Basil's Outdoor "Turtle Garden"
In the spring of 2001, we dug up an area of our backyard to create a triangular "turtle garden" for Basil to play in (supervised, of course, since we have not yet made the enclosure predator proof). The enclosure is roughly 7 metres by 6 metres by 5 metres in area. We spread organic top soil on the garden, and at the end of May we seeded it with lots of clover, mixed grasses and weeds, and leafy greens. We also went to a nursery and bought some edible plants (both Melissa Kaplan and the California Turtle & Tortoise Club have compiled useful lists of edible plants), including geraniums, nasturtiums, impatiens, violets and hens and chicks, and some tropical hibiscus that we planted in the enclosure. We also placed a remote thermometer, several rocks, a bit of cypress mulch, a couple of broken flower pots for shelter, some moss and a flat dish with about 2 inches of water into the garden. After a couple of weeks of watering the clover and other seedlings began to grow, and now (at the beginning of August) the garden is very lush and green. We waited a couple of weeks before we introduced Basil to her new garden, for two reasons: one, it allowed time for any pesticides that were on the bedding out plants to be washed away; and two, it only got warm enough in Toronto (above 25 degrees Celsius) by the middle of June.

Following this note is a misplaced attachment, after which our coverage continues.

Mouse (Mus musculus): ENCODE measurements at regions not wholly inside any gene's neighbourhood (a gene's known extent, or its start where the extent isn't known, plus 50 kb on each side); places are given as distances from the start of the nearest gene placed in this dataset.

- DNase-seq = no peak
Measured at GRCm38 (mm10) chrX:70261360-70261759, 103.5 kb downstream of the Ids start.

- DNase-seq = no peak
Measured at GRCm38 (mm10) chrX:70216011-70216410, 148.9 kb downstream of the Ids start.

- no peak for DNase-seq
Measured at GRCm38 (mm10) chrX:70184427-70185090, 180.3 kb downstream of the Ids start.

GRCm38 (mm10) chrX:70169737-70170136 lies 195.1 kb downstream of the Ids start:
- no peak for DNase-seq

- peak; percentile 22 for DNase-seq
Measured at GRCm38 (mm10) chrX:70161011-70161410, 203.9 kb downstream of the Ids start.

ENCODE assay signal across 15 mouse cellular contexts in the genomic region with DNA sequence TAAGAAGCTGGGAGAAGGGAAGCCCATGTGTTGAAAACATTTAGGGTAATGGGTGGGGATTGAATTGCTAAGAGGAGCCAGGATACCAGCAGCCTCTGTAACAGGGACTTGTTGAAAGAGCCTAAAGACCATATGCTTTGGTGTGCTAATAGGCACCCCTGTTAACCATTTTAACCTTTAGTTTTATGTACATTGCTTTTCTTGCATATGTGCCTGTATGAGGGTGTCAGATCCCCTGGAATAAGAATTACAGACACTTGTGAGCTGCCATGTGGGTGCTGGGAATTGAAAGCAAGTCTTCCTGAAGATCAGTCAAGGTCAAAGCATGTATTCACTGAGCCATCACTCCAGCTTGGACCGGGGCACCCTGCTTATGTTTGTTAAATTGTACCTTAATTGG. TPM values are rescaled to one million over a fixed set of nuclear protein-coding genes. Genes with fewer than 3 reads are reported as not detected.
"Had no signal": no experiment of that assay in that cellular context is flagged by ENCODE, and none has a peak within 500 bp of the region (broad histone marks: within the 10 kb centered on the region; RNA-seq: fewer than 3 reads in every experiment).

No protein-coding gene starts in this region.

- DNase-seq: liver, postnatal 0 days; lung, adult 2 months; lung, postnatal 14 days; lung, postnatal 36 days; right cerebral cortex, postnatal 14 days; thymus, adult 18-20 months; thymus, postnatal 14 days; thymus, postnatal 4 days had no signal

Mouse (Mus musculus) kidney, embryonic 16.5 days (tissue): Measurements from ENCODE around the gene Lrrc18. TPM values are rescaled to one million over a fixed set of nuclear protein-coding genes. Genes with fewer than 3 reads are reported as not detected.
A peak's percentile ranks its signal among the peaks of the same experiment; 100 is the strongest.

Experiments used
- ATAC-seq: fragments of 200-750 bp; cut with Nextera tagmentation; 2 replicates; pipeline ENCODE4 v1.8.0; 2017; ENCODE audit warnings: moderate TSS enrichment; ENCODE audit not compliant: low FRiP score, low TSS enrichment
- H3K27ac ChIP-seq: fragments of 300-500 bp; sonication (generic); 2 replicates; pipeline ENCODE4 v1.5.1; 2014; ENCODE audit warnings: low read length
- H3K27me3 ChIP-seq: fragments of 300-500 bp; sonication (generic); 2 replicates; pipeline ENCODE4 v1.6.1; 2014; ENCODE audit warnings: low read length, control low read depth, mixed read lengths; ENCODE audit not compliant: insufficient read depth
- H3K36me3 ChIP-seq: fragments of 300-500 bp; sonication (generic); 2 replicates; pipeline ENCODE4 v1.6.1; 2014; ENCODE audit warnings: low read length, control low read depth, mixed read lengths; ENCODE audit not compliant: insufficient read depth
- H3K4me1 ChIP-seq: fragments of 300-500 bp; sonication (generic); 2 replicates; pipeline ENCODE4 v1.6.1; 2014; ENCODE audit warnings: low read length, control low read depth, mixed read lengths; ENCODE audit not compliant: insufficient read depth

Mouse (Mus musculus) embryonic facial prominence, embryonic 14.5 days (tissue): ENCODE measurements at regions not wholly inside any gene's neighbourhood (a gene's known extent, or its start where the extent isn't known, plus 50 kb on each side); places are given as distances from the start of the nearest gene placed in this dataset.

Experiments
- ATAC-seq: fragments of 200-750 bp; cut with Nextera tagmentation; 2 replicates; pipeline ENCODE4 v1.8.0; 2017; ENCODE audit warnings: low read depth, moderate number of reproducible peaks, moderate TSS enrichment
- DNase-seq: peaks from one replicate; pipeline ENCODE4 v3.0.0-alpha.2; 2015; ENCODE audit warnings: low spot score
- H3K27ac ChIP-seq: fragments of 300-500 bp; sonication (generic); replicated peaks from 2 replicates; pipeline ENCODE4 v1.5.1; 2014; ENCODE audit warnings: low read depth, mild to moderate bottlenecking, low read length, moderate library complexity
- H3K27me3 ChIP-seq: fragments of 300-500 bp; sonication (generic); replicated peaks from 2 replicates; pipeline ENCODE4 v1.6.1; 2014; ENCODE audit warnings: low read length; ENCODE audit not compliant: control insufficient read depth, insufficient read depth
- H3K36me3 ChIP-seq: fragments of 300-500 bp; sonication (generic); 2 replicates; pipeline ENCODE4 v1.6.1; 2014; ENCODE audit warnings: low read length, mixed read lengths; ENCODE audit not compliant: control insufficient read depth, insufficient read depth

When we finally did let Basil out into her garden, she immediately started to explore the entire area, stopping every few feet to take a mouthful of clover or some other plant. She also sniffed at and nibbled anything else that was in the enclosureincluding small stones, dirt, and cat poop. While many people mistakenly think of turtles and tortoises as slow, Basil can move very quickly through the garden when she wants to get somewhere. She gets lots of sunlight on her shell and skin, and gets a chance to stretch her little legs and arms as she strolls through the foliage, stopping every now and then to snack on some plant and the odd grub or slug.
We always sit out with Basil when she is in the garden, since we have not yet made the enclosure safe for her (we have lots of cats, skunks and racoons in Toronto, all of which would love to get at a little tortoise like Basil). We usually water the garden an hour or so before we let her out so that it is very wet and humid for her. We have buried some soaking hose throughout the garden, and when it gets really hot and dry we turn that on to increase the moisture content of the soil. We also have a little misting hose that we leave on while she it in the garden that keeps a couple of square feet very wet, and she sometimes will sit under the mist.
It is quite obvious to us that Basil loves being out in the garden, getting fresh air and sunshine, and grazing on all the plants and other organic (and sometimes, inorganic) material she happens upon, so we try to take her out at least once a day. The garden has gotten so lush with foliage that it sometimes takes us five or ten minutes to find Basil after she has burrowed into the midst of some clover or geraniums. Our long-term plans include building a secure fence around our entire yard so that she can stay outside safely. A good article by Darrell Senneke entitled "A Secure Habitat" on the Tortoise Trust web site has some helpful hints on how to make a tortoise or turtle enclosure safe.